I declare that I’m an author, and revising becomes my profession. I can control the quality. I’m an entrepreneur progressing development; a business person networking to a target audience for opening day.

Marketing takes time. I so badly want to see my words in print, but writing also takes time. Worrying about “becoming” something I already work at doesn’t help when I encounter doubt. So I continue to develop my prototype. I look to expand my venture through literary connections. The greatest one is here at Carrot Ranch. Originally my website was for marketing clients. In 2014, I declared myself a literary writer and launched flash fiction challenges.

Declarations boost my determination. Intention is where we begin. And we all have to remember that there is an expanse of time and work, tears and joys, confusion and clarity, between beginning and ending. We write in between the two.

Why this ramble from my messy desk? As some of you know, I was derailed this year in my publishing goals. After a confident launch of my first manuscript, I am going to admit to you all, I’ve not sent it to a single publisher or agent since the two I met with in LA. I have felt disappointed in myself. Then my best friend needed me at her side as she died, and I went. Grief has been a bully and it got me weeding instead of writing. It clouded my emotions and I began to doubt my validity as a writer.

But you know what I discovered? I was right to let my first manuscript sit. I have excellent feedback to make changes that really are not as big as I initially feared. I also have let enough time slip by that I have learned improved approaches for revision. I’m finding renewed enthusiasm to fill my gaps in my third novel. I’m discovering that my skills at project management can serve me when I shove my doubts aside. I let grief get too chummy with doubt and it took a toll on my progress.

And most of my doubts hinge on, “I’m not really an author.” So I’m claiming that I am. I will act like an author, plan my business like an author, market like an author, write like an author. And one day it will be so in the eyes of others.

So I am progressing. This declaration does not need to make sense to anyone but me. A declaration feels powerful to the one making it. It’s empowering.

I think about a declaration that Cobb McCanles must have made on July 4, 1860. History records that he was an educated and persuasive orator. It won him two terms in North Carolina as Sheriff. In Nebraska, historians write that citizens sought his spirited speeches on the Fourth of July. What many forget, or fail to record because of complexities, Cobb McCanles and his entire family left North Carolina in 1859 because of secessionist views to which they denounced. His parent and two sisters along with their families, removed to Eastern Tennessee, known to be a Unionist stronghold for the region. Cob, his brother Leroy and their families resettled in Nebraska.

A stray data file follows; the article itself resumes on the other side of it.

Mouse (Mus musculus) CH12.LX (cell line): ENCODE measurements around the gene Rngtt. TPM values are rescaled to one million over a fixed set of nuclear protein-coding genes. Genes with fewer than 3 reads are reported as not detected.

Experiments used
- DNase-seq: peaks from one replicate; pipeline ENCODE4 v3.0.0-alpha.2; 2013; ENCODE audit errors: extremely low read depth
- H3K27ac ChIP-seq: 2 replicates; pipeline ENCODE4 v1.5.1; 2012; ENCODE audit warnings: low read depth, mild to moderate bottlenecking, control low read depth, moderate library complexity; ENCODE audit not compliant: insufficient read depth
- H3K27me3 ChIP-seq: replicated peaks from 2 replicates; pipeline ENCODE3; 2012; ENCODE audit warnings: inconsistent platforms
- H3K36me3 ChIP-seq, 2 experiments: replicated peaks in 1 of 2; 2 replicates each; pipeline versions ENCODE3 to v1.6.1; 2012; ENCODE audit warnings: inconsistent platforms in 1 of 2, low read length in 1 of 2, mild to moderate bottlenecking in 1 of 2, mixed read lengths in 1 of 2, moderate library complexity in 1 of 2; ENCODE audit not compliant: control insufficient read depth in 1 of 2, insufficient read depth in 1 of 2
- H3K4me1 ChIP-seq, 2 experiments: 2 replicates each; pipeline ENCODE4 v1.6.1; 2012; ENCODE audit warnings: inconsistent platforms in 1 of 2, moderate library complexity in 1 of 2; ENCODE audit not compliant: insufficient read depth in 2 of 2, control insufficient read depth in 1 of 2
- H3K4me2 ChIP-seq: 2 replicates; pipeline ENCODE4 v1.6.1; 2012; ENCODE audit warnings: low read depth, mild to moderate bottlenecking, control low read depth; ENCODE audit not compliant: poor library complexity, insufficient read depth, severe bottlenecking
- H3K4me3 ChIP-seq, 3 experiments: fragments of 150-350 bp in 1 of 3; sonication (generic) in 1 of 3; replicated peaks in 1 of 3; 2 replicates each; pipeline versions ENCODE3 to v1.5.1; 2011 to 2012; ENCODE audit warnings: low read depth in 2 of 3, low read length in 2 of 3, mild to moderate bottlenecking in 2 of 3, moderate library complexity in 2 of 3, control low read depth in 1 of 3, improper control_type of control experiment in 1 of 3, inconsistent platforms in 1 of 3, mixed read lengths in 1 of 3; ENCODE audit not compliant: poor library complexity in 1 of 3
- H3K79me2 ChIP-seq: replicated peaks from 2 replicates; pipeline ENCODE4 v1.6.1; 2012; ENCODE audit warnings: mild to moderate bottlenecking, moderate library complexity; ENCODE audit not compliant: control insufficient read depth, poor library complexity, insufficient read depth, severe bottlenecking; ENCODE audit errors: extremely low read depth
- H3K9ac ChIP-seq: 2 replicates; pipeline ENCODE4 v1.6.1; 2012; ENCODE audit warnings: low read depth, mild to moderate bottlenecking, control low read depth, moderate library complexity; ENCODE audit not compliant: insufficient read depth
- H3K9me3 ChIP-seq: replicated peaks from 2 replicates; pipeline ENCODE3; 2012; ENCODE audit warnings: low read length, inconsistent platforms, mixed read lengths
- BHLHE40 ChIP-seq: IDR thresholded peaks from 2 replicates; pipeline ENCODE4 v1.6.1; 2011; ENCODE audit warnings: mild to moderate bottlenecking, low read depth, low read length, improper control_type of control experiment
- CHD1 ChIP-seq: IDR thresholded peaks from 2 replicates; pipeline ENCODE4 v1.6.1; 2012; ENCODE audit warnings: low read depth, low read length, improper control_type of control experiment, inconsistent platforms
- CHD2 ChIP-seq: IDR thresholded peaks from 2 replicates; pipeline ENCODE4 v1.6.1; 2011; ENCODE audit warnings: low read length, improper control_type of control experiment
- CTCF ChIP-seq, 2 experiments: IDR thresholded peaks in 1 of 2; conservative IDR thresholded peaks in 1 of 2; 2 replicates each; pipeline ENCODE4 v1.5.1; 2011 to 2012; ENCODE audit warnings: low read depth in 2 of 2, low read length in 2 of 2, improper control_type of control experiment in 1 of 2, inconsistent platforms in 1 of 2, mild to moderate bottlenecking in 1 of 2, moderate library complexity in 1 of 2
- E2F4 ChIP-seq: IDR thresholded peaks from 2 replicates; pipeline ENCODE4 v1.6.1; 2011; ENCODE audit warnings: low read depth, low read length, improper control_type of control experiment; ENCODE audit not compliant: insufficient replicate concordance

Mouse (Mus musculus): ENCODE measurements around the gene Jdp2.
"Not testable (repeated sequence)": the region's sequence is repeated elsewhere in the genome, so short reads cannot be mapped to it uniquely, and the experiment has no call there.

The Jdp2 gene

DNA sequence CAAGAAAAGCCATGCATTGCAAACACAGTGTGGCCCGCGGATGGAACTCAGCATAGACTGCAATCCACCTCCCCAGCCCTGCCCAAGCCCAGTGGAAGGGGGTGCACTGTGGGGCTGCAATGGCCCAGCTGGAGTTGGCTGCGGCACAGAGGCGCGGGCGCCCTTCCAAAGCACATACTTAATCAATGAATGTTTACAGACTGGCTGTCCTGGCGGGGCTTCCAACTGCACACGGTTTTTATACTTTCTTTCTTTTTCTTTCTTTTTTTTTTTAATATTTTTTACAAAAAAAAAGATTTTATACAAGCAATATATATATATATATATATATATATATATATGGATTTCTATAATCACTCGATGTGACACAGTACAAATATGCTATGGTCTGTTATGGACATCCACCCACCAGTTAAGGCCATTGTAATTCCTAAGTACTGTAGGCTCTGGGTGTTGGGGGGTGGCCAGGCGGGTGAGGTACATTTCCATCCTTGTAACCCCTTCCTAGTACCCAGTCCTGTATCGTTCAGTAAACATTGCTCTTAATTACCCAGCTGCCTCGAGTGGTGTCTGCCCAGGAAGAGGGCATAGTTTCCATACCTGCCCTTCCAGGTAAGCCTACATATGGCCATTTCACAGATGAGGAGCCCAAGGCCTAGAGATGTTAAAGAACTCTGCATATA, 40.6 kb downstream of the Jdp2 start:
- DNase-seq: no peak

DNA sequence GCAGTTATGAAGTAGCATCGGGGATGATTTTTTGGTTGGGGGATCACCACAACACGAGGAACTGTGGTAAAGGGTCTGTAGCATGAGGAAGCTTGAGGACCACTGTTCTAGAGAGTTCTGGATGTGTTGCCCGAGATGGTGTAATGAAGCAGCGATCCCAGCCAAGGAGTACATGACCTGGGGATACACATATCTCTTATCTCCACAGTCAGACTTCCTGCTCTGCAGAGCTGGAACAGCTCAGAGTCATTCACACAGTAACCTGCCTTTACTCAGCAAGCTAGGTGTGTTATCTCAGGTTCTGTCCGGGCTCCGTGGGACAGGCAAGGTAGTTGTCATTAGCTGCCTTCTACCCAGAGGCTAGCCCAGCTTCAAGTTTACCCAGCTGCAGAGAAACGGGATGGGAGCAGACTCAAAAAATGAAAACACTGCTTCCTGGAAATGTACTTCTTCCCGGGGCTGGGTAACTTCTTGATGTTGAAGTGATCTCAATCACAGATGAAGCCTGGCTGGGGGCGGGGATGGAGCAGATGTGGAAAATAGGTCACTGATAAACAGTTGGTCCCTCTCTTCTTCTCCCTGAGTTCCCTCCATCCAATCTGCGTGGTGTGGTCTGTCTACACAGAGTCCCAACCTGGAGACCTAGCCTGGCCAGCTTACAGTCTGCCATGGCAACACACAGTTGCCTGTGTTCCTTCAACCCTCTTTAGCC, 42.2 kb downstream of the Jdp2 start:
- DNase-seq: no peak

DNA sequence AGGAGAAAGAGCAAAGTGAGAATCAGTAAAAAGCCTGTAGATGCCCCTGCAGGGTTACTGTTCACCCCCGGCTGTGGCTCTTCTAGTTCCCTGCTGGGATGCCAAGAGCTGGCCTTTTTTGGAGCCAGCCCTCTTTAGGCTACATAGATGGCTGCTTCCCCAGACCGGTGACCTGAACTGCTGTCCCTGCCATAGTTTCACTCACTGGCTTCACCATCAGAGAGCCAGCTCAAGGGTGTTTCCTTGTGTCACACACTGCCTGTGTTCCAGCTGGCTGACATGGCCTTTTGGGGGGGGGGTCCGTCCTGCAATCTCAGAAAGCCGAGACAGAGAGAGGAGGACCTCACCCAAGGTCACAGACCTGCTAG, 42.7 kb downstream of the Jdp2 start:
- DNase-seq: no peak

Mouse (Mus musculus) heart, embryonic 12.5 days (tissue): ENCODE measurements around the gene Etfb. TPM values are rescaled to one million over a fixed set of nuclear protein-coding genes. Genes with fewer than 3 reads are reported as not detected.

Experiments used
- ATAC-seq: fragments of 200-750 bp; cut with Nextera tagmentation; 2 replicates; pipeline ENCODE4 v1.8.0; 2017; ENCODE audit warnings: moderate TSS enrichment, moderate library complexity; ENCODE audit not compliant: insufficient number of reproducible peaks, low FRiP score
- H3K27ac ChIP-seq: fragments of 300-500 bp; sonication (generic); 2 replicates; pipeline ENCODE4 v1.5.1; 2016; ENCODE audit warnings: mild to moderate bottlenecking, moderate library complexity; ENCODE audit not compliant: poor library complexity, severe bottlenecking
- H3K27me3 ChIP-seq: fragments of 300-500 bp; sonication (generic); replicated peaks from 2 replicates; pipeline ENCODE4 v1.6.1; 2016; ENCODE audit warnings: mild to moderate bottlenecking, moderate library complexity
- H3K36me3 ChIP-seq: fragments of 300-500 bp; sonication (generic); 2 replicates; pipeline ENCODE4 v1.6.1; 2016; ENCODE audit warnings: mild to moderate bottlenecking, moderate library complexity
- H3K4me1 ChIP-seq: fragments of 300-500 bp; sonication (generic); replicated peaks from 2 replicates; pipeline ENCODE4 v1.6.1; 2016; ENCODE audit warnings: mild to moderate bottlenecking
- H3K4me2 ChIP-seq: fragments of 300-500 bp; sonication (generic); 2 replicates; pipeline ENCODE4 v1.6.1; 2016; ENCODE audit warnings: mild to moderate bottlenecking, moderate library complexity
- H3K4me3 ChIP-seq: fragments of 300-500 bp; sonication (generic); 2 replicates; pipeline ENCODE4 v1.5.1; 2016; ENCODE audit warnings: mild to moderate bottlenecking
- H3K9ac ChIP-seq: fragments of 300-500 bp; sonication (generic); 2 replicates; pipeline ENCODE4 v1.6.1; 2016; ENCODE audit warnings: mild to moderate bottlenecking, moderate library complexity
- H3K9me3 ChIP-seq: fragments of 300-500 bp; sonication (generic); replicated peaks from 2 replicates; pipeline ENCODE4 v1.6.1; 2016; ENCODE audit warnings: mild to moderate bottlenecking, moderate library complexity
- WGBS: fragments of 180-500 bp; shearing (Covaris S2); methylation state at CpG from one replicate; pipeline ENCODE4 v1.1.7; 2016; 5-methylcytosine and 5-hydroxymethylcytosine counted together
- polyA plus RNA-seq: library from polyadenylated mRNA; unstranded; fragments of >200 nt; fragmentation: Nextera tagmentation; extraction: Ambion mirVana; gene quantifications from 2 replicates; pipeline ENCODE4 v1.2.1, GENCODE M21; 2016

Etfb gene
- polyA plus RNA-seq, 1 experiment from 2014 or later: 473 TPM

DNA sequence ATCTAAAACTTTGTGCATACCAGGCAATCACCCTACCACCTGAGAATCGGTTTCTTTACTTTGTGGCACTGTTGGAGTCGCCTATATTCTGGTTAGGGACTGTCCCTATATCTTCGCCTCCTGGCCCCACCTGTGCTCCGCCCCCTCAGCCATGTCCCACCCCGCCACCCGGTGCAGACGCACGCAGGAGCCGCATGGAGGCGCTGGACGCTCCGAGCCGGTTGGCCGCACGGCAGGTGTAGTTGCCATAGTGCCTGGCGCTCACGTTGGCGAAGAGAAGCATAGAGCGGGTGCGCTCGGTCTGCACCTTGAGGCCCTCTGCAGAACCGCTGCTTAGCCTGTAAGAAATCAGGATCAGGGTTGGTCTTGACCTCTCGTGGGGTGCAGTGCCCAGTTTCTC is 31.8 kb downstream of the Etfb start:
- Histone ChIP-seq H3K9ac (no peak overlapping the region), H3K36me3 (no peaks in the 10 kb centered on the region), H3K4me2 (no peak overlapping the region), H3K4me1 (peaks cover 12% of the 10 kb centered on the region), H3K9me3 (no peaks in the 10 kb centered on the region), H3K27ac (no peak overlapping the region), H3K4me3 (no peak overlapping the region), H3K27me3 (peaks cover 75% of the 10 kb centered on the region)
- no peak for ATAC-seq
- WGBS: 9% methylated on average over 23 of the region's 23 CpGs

1860 was a year of fierce divisions and unrest in the US. States, political parties and families were so divided that militia and reserves began to train for war and newspapers espoused aggressive rhetoric. War was bubbling; a presidential election kindling the brew. I know Cob spoke at the Johnson County picnic July 4, 1860 from accounts that say so. I know his views from reading family letters, his father’s poetry from that time and the history recorded in Eastern Tennessee in 1902 by those who remained loyal to the Union even though Tennessee succeeded and joined the Confederacy. But I’ve been frustrated not to have his speech recorded.

Then I realized, Cob would have stood to empower his views, to convince others of the importance of this country as a unified whole. Without a doubt, I can imagine Cobb’s declaration as clearly as my own.

September 23, 2015 prompt: In 99 words (no more, no less) declare an intention in a story. Is it one person, a character speaking up or speaking out? Is it a group or a nation? Create a tension before or after the declaration. It can be private or public, big or small. Does it have power to those who state it or hear? What does it change?

Respond by September 29, 2015 to be included in the weekly compilation. Rules are here. All writers are welcome!


Mary Silently Stands by Charli Mills

“Momentous crisis commands great effort.” Cobb’s voice boomed over the celebratory gathering of prairie homesteaders.

Mary stood with the children, letter in hand. Her father wrote with pride that ten of her nephews trained with militia sworn to defend states against federal tyranny.

“We are a territory, daughter of America. Liberty’s interest is ours. Freedom’s policy is ours. We are United!” Huzzas ensued.

Would Cobb’s nephews fight hers? Would her father inform on Cobb’s? Her house divided, yet her husband bellowed with conviction.

“I’m the Union’s man!”

And I abide with my husband, Mary thought when the crowd roared.


Honoring Civil War Ancestors in Fiction

Cousin Against CousinWhen researching family history I dutifully record the facts, using documents such as vital records, census records and old wills. I can see how many generations lived in one place or trace how many places one generation lived.

Being an imaginative person, I can see wisps of stories that linger on the facts like attic dust. Gaps and connections intrigue me most. Therefore, family research evolves into potential stories of fiction for me. Among my ancestors, I have mountain clans from North Carolina who fought in the Civil War–the Greens, McCandlesses, Hatleys, Alexanders and Greens.